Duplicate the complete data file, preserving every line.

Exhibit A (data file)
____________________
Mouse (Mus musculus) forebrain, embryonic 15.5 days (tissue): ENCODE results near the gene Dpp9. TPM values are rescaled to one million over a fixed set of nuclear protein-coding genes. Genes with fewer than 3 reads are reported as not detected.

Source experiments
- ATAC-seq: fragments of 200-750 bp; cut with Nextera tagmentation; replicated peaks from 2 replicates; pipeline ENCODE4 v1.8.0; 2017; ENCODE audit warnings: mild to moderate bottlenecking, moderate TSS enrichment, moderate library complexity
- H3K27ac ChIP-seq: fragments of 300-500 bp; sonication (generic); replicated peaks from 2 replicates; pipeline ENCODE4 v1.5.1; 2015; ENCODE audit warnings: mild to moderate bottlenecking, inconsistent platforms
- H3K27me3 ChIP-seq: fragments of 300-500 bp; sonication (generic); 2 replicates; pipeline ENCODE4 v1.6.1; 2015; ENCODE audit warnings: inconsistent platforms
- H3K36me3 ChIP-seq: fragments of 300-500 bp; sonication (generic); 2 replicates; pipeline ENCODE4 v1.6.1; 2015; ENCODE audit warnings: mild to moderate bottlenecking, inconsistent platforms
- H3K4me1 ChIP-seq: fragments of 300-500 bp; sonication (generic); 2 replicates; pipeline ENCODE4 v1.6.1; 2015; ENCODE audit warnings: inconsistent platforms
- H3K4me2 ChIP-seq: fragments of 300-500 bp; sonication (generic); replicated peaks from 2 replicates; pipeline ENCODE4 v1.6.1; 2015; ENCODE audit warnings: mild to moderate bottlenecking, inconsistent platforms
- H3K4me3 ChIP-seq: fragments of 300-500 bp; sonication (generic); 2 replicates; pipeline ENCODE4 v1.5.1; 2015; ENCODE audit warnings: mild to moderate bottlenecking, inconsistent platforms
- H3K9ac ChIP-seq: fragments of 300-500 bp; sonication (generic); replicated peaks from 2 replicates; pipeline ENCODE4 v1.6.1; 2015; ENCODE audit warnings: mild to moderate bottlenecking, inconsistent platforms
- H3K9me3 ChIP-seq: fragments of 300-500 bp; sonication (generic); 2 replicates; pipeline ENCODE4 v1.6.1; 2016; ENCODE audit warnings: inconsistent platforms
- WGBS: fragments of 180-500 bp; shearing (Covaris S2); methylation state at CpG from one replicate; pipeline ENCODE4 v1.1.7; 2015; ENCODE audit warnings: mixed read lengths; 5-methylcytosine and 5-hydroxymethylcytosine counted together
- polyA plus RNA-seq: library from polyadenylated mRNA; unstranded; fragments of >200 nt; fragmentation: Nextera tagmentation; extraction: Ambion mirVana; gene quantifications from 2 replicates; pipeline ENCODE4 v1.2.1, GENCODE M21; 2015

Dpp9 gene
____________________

Mouse (Mus musculus) forebrain, embryonic 15.5 days (tissue): ENCODE results near the gene Dpp9. TPM values are rescaled to one million over a fixed set of nuclear protein-coding genes. Genes with fewer than 3 reads are reported as not detected.

Source experiments
- ATAC-seq: fragments of 200-750 bp; cut with Nextera tagmentation; replicated peaks from 2 replicates; pipeline ENCODE4 v1.8.0; 2017; ENCODE audit warnings: mild to moderate bottlenecking, moderate TSS enrichment, moderate library complexity
- H3K27ac ChIP-seq: fragments of 300-500 bp; sonication (generic); replicated peaks from 2 replicates; pipeline ENCODE4 v1.5.1; 2015; ENCODE audit warnings: mild to moderate bottlenecking, inconsistent platforms
- H3K27me3 ChIP-seq: fragments of 300-500 bp; sonication (generic); 2 replicates; pipeline ENCODE4 v1.6.1; 2015; ENCODE audit warnings: inconsistent platforms
- H3K36me3 ChIP-seq: fragments of 300-500 bp; sonication (generic); 2 replicates; pipeline ENCODE4 v1.6.1; 2015; ENCODE audit warnings: mild to moderate bottlenecking, inconsistent platforms
- H3K4me1 ChIP-seq: fragments of 300-500 bp; sonication (generic); 2 replicates; pipeline ENCODE4 v1.6.1; 2015; ENCODE audit warnings: inconsistent platforms
- H3K4me2 ChIP-seq: fragments of 300-500 bp; sonication (generic); replicated peaks from 2 replicates; pipeline ENCODE4 v1.6.1; 2015; ENCODE audit warnings: mild to moderate bottlenecking, inconsistent platforms
- H3K4me3 ChIP-seq: fragments of 300-500 bp; sonication (generic); 2 replicates; pipeline ENCODE4 v1.5.1; 2015; ENCODE audit warnings: mild to moderate bottlenecking, inconsistent platforms
- H3K9ac ChIP-seq: fragments of 300-500 bp; sonication (generic); replicated peaks from 2 replicates; pipeline ENCODE4 v1.6.1; 2015; ENCODE audit warnings: mild to moderate bottlenecking, inconsistent platforms
- H3K9me3 ChIP-seq: fragments of 300-500 bp; sonication (generic); 2 replicates; pipeline ENCODE4 v1.6.1; 2016; ENCODE audit warnings: inconsistent platforms
- WGBS: fragments of 180-500 bp; shearing (Covaris S2); methylation state at CpG from one replicate; pipeline ENCODE4 v1.1.7; 2015; ENCODE audit warnings: mixed read lengths; 5-methylcytosine and 5-hydroxymethylcytosine counted together
- polyA plus RNA-seq: library from polyadenylated mRNA; unstranded; fragments of >200 nt; fragmentation: Nextera tagmentation; extraction: Ambion mirVana; gene quantifications from 2 replicates; pipeline ENCODE4 v1.2.1, GENCODE M21; 2015

Dpp9 gene